I graduated from my fertility clinic on July 4. Independence Day. Fitting, right? The greatest nurse on the planet came in on her day off to share the last appointment with us. Although I felt guilty that she took time out of her far-too-few-days-off, I knew that she would, and I was so grateful to be able to look into her eyes as I said my final thank you. (Although it’s hardly a final thank you since I’ve invited her to be in the delivery room with us.)
After what we’ve been through, I don’t think I’ll ever walk into an ultrasound not feeling at least a little nervous. By then we’d already seen and heard Little Wookiee twice, and my nausea, fatigue and sore boobs told me that things were still moving along in there. But I never feel 100% certain. Although they’ve been stitched up and will some day heal enough to scar, the wounds of infertility are still ever-present.
Following the ultrasound, when the wand was put away, my doctor took my hands in his and told us how excited he was for us. He said that while he was writing an email to my OB giving him my background, it stung at how much disappointment we’d seen when boiled down to a few paragraphs.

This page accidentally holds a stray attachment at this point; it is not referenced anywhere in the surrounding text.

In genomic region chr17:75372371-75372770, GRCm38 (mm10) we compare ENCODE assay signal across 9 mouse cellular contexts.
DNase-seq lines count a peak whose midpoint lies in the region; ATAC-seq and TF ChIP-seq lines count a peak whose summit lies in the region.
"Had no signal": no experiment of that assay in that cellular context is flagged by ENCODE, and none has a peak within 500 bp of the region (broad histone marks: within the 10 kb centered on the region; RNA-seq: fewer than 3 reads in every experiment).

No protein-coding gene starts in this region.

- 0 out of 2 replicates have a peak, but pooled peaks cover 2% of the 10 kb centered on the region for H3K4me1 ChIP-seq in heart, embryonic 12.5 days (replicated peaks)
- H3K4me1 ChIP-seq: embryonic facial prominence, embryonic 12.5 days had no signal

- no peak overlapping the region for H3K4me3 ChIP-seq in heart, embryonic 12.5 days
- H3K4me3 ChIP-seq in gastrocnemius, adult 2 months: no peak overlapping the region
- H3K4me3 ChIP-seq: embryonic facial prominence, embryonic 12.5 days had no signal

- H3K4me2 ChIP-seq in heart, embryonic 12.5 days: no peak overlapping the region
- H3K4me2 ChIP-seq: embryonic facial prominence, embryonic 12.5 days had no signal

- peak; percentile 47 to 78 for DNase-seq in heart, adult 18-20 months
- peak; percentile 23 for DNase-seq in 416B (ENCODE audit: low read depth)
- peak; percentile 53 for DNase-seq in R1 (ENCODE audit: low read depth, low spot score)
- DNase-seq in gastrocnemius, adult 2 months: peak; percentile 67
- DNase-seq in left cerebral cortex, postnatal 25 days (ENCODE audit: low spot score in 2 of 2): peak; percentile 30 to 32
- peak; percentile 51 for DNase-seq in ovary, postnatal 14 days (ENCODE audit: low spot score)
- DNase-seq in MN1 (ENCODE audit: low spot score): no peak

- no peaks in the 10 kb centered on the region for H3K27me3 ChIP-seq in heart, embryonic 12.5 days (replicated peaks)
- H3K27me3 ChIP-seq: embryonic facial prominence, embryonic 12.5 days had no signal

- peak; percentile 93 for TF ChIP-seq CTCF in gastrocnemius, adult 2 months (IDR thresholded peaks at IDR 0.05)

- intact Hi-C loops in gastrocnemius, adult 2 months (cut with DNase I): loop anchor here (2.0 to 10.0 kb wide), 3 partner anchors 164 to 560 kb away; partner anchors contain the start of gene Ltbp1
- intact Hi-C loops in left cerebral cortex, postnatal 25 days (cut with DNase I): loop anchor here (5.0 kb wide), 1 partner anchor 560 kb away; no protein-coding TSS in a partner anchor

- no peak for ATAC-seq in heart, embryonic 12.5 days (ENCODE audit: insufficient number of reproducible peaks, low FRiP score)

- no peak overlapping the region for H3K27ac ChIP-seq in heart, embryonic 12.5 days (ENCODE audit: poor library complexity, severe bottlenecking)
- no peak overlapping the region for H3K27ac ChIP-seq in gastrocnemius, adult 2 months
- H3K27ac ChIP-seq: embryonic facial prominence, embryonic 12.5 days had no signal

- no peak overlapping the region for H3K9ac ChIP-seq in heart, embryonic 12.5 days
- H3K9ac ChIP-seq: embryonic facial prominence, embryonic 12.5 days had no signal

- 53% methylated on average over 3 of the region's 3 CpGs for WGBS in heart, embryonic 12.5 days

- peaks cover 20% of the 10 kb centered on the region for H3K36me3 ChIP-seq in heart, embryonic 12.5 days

“You never gave up.”
He was right; I didn’t. I was very close many, many times. But I kept pumping my body full of hormones and wiping away the tears.
But I don’t see this pregnancy, or Little Wookiee, as a reward for not giving up. This isn’t a lesson about going through really hard shit to get what you want. For me — for us — it’s just not that simple. I’m incredibly happy to be pregnant, of course, but it doesn’t negate what’s happened to bring us here.
We’ve graduated but have a long way to go.